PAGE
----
Wednesday, December 15, 2010

Herr Wozzeck Muses: Symbolism through Adaptation

Warning: This musing will contain spoilers for Black Swan. Viewer discretion is advised.

There's an interesting adaptation dilemma that comes up whenever someone adapts Swan Lake to any medium other than ballet. It's not a fact known by the general movie-going public, but it's still pretty vital to some things to think about whenever adapting it.

And that, is this: Swan Lake has multiple endings.

Tchaikovsky was apparently a little indecisive about how he wanted to end Swan Lake. The plot moves along fine and dandily throughout the first three acts, but at the end, there's no specific indication on how it ends. And so, productions get to pick and choose from one of several endings. One of the endings is a happy ending where Rothbart is defeated and the swan queen and her prince are married forever. Yes, the original ballet can have a happy ending, but this ending rarely sees any performances outside of Russia.

What are much more common are the unhappy endings: the most often used ending is one where both the swan and the prince kill themselves at the end, thus breaking Rothbart's spell and freeing all the other swans. It's more bittersweet than anything, but hey. From there, the unhappy endings range from the swan queen being trapped in swan form forever because of the prince's unwitting betrayal of her to Rothbart killing the prince and leaving the swan queen to mourn.

It leaves a very interesting open-ended question to anyone who adapts it, then: which ending do you use?

It's a question I'm sure Darren Aronofsky and his screenwriters poised to themselves when they began conceiving Black Swan. It's definitely not the easiest one to answer, as anything can be done.

Hence, why I think one of the best parts of Black Swan is the symmetry of the ending of the production and the ending of the ballet.

It's interesting that the production of Swan Lake danced in Black Swan ends with the queen killing herself: it's never explicitly mentioned if the prince does so too, but it's implied that's not the case, seeing as how there was only one mattress and she didn't have to get off of the mattress immediately. On one level, it works as an ending to Swan Lake that could be used in a production.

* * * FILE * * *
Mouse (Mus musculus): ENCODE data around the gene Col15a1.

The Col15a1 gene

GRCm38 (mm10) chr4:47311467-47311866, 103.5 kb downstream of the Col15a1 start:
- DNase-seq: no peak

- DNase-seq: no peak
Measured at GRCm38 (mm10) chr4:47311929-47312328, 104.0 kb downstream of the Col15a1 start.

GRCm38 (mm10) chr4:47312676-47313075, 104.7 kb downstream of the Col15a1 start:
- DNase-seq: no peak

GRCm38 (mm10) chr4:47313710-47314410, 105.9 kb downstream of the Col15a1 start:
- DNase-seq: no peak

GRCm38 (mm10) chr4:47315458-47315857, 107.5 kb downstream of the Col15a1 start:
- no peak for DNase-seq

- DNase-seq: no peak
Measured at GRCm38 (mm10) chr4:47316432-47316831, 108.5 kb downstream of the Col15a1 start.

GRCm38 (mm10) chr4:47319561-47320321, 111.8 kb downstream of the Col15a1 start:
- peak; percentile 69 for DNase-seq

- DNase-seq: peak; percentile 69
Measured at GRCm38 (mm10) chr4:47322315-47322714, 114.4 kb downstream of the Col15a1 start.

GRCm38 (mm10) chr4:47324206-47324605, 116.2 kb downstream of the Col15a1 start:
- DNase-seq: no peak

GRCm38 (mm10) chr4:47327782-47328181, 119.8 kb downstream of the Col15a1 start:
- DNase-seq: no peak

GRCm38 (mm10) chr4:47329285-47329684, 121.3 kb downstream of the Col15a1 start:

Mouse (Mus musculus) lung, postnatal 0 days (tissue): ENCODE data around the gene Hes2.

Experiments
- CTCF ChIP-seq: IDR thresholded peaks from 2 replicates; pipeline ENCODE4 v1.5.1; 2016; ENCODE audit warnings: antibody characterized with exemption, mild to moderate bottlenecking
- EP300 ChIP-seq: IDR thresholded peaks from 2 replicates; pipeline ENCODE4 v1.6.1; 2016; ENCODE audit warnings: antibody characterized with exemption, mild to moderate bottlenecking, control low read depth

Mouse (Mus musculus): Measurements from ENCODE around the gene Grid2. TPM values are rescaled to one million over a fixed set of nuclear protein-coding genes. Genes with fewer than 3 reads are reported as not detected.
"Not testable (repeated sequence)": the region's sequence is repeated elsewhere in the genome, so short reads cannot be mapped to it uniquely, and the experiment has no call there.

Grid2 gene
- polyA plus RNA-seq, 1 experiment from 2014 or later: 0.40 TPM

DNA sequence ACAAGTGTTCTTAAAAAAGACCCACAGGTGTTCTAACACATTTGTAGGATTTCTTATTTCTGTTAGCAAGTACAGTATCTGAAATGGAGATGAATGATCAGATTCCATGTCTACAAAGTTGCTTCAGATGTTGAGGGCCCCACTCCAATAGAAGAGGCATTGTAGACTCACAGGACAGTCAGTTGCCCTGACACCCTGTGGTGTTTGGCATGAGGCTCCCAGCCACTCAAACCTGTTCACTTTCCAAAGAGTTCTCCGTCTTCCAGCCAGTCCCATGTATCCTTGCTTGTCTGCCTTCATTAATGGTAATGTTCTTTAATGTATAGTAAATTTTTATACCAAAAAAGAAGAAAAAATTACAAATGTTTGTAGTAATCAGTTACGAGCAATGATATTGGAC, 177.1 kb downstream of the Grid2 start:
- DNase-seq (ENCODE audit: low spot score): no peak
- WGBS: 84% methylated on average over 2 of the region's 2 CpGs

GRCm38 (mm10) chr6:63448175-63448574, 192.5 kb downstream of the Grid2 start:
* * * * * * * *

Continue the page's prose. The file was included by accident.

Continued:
But on another level, it completes the story arc of Natalie Portman's character in a fairly symbolic way within the ballet. By this time, she's completely lost her mind, and laying on the mattress after her character has just killed herself, she's dying from a wound in her stomach inflicted by a shard of glass. It's a strange sort of symbolic ending: it's the best performance she's ever given, and it's one where the character and the performer are almost indistinguisheable. However, for Nina Sayers, that doesn't end so well, as she's become so lost in the pressure of having to be the swan queen that she's become the swan queen, and so dies with her character.

It illustrates one of the biggest strengths of Black Swan; it uses the fact that it's a quasi-adaptation of Tchaikovsky's ballet to its symbolic benefit rather than just as a story to tack on to the movie for no reason. It's one of the more difficult things to think about when adapting a movie, but I think Aronofsky made a great choice in terms of endings when it came to this movie. And on a symbolic level, it really helps the movie out enormously.

This is Herr Wozzeck Muses. I'll see you guys next time.

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